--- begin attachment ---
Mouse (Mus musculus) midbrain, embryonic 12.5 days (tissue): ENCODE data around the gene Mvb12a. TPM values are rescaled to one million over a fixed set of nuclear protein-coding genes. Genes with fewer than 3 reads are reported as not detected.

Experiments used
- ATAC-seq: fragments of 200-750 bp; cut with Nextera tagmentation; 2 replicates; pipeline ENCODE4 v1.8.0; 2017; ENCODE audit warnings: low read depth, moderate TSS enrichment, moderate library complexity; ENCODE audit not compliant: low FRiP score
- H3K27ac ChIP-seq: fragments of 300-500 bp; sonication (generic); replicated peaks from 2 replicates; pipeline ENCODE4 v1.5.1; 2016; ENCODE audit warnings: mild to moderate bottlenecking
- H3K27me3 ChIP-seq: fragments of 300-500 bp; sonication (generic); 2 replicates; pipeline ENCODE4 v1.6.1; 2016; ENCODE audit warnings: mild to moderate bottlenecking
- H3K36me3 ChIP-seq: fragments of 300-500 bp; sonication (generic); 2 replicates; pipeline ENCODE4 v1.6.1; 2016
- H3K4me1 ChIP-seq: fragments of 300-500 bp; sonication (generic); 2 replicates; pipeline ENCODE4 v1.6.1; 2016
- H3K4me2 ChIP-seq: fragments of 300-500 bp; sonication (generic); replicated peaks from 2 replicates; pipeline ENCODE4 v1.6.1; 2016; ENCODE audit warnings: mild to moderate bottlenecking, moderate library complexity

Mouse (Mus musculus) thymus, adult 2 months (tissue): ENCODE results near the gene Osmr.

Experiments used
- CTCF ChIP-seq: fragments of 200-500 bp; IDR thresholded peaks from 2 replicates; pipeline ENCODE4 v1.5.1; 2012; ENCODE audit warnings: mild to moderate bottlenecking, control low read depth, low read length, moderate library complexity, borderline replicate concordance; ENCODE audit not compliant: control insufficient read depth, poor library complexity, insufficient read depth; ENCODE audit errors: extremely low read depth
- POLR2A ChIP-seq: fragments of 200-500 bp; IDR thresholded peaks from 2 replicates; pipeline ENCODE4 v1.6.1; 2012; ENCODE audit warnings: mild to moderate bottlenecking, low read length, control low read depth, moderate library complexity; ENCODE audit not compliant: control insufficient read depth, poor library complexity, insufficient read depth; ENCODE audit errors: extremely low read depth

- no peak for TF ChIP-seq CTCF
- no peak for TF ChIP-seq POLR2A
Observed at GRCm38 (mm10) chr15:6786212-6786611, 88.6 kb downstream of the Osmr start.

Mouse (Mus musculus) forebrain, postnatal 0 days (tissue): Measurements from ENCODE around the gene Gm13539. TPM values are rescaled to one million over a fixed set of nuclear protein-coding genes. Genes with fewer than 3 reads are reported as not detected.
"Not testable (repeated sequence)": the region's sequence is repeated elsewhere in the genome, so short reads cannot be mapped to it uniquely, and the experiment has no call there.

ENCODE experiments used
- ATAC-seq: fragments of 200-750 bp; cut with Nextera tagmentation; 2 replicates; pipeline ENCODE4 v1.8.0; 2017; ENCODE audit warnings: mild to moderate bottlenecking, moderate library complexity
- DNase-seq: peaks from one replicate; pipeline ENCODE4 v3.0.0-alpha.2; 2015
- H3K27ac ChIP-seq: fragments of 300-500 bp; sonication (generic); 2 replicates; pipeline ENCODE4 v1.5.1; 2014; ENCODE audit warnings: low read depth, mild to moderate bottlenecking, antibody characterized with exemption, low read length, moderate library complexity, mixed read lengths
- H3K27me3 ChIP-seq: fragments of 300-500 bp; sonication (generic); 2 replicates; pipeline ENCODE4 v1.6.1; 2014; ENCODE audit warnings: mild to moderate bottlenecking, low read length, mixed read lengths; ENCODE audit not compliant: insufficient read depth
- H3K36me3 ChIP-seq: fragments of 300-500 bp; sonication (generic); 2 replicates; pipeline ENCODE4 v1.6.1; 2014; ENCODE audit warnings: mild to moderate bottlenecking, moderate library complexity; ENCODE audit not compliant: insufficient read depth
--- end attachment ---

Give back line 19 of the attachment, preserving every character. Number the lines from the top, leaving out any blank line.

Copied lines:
- ATAC-seq: fragments of 200-750 bp; cut with Nextera tagmentation; 2 replicates; pipeline ENCODE4 v1.8.0; 2017; ENCODE audit warnings: mild to moderate bottlenecking, moderate library complexity